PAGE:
The Eight Nation Alliance consisted of the United States, British Empire, Germany, France, Austro-Hungary, Italy, Russia, and Japan. These rivals temporarily put aside their competition to defeat a threat to all of their interests. Each nation had adopted different standard issue rifles for their armies, and the weapons their soldiers carried were a showcase of available small arms technology. Their temporary friendship was tenuous at best. By the end of the Boxer Uprising each nation within the coalition was accusing all the others of poor performance, atrocities, and looting. By 1914 these same rifles outfitted their armies for one of the most devastating wars in history.
During the summer of 1900, eight major powers assembled a military coalition to protect their influence in China. The Boxer Rebellion was a Chinese movement that had formed in response to growing foreign power in China. The Boxers wanted to end outside influence and began to attack westerners. In June, 1900 Boxers besieged the Legation Quarter of Peking, modern Beijing. They trapped a large number of foreigners and Chinese nationals inside. The Chinese government threw its support behind the Boxer rebellion, and declared war on the foreign coalition. The Allies sent a relief expedition to relieve the siege on June 10th, but it was beaten back after encountering heavy resistance. On August 4th the Allies launched a much stronger relief expedition that was able to break the siege and force and end to the short, but violent, war.
The invention of smokeless powder in the 1880s in France had ushered in a new race between the major powers to update their arsenals. France went first, in 1886 they adopted the Lebel, and the trend was set. By the time of the Eight Nation Alliance, the powers brought together a slew of rifles that had been competing with one another for military contracts on both sides of the Atlantic. Prior to adopting the Krag-Jorgensen in 1892, the U.S. Army had tested over 50 designs. French soldiers carried their Lebel rifles into Peking. German troops brought the new 1898 Mauser. Austro-Hungarian soldiers marched with 1888 Mannlicher rifles, updated in 1890 to a new cartridge. Italians had their Model 1891 Carcano. the Japanese fought with a mixture of their new Type 30 Arisakas and older Murata rifles. The Russians, who would go to war with Japan in 1905, used the M91 Mosin-Nagant. Troops from around the British Empire were armed with the new magazine Lee-Enfield, and its predecessor the Lee-Metford. Soldiers from the U.S. Army were equipped with Krag-Jorgensens, while U.S. Marines were armed with Lee 1895 rifles.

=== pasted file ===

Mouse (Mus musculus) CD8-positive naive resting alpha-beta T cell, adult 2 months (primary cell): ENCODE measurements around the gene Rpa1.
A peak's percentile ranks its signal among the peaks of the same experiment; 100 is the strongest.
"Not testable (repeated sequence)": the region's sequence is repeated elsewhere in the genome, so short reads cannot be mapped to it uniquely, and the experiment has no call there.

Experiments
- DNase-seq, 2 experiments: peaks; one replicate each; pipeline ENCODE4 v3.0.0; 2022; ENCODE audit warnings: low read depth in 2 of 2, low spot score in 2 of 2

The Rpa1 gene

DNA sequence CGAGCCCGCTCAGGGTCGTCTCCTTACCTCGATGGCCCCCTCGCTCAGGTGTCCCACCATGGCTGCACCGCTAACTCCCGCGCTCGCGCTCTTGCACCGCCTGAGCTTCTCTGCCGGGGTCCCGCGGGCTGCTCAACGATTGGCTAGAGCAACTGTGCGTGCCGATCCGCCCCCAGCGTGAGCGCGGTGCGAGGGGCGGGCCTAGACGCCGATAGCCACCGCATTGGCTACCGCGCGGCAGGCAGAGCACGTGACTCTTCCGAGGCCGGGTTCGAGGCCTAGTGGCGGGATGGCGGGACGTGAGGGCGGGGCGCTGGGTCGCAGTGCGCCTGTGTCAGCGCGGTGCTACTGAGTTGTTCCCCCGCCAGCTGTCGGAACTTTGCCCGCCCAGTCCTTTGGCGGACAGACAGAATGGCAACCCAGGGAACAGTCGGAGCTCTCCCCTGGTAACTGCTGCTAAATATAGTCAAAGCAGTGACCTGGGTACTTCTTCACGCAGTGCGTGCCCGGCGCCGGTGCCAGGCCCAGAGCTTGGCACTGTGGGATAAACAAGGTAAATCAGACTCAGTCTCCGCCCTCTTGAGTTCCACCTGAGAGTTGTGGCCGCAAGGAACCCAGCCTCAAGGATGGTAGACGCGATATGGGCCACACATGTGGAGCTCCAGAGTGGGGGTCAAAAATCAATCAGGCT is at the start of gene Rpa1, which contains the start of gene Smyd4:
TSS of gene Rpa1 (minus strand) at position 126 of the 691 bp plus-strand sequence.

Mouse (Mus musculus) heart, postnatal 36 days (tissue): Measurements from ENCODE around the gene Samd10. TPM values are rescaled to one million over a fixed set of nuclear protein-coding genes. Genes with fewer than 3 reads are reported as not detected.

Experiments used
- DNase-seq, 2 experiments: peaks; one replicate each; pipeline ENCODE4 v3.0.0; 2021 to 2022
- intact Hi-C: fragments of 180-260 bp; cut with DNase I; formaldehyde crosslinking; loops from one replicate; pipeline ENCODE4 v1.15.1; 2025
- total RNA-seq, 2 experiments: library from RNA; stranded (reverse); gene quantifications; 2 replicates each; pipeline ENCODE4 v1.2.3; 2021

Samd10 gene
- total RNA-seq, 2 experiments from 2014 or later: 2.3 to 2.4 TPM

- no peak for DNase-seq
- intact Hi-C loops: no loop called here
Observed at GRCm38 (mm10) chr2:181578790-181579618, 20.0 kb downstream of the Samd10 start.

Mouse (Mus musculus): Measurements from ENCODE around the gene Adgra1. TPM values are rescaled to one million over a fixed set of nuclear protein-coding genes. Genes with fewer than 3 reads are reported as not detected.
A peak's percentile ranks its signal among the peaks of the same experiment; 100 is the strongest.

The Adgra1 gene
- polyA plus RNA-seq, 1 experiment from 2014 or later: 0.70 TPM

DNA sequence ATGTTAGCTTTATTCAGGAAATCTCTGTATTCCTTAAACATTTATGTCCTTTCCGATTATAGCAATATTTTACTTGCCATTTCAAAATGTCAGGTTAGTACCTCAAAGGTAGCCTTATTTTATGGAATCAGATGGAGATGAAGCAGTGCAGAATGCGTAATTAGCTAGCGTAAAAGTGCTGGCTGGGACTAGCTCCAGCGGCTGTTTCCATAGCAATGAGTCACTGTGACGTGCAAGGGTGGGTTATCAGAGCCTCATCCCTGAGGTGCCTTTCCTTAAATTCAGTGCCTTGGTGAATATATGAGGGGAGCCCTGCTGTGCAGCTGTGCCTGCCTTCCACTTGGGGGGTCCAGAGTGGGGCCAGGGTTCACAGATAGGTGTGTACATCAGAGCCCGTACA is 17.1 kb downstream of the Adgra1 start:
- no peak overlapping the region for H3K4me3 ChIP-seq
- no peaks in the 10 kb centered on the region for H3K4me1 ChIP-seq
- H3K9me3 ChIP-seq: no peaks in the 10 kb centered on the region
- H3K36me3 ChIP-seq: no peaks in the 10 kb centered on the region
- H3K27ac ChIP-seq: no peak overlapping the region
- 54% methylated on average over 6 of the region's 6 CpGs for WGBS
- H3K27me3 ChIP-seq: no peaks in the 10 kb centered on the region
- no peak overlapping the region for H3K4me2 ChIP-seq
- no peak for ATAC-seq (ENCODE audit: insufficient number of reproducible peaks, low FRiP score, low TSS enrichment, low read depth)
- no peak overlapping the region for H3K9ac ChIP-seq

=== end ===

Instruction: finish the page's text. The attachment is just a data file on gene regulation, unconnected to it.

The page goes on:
The various rifles utilized a number of different features. The Mausers, Mosins, and Arisakas could be reloaded quickly with 5 round stripper clips. The Lebel’s tube magazine, and the Krag-Jorgensen’s side loading gate could not accept stripper or en-bloc clips, and the British only updated the Enfield to take chargers later. The Mannlicher and the Lee-Metford both began as black powder designs, while the Murata was a hold-over from single-shot days. Some of the rifles present became the most iconic bolt action designs in history. The Lee-Enfield, Mosin-Nagant, and Mauser and their variants all had more than 10 million examples produced over their lifespan. The American Lee 1895 and Krag-Jorgsensen were both about to be replaced by the 1903 Springfield. The designers of these rifles and the men that carried them could not foresee the lasting impact they would have on firearms technology and the rest of the 20th Century.